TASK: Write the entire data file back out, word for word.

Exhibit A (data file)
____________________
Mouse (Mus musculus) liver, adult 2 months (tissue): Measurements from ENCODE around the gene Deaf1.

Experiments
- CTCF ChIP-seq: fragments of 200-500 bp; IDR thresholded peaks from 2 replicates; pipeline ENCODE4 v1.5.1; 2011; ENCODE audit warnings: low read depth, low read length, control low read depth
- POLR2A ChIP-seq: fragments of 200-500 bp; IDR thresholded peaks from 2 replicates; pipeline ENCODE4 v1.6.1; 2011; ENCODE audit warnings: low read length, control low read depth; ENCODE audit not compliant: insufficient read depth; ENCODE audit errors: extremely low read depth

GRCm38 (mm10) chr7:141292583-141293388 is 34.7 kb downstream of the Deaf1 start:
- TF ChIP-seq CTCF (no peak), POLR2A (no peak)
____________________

Mouse (Mus musculus) liver, adult 2 months (tissue): Measurements from ENCODE around the gene Deaf1.

Experiments
- CTCF ChIP-seq: fragments of 200-500 bp; IDR thresholded peaks from 2 replicates; pipeline ENCODE4 v1.5.1; 2011; ENCODE audit warnings: low read depth, low read length, control low read depth
- POLR2A ChIP-seq: fragments of 200-500 bp; IDR thresholded peaks from 2 replicates; pipeline ENCODE4 v1.6.1; 2011; ENCODE audit warnings: low read length, control low read depth; ENCODE audit not compliant: insufficient read depth; ENCODE audit errors: extremely low read depth

GRCm38 (mm10) chr7:141292583-141293388 is 34.7 kb downstream of the Deaf1 start:
- TF ChIP-seq CTCF (no peak), POLR2A (no peak)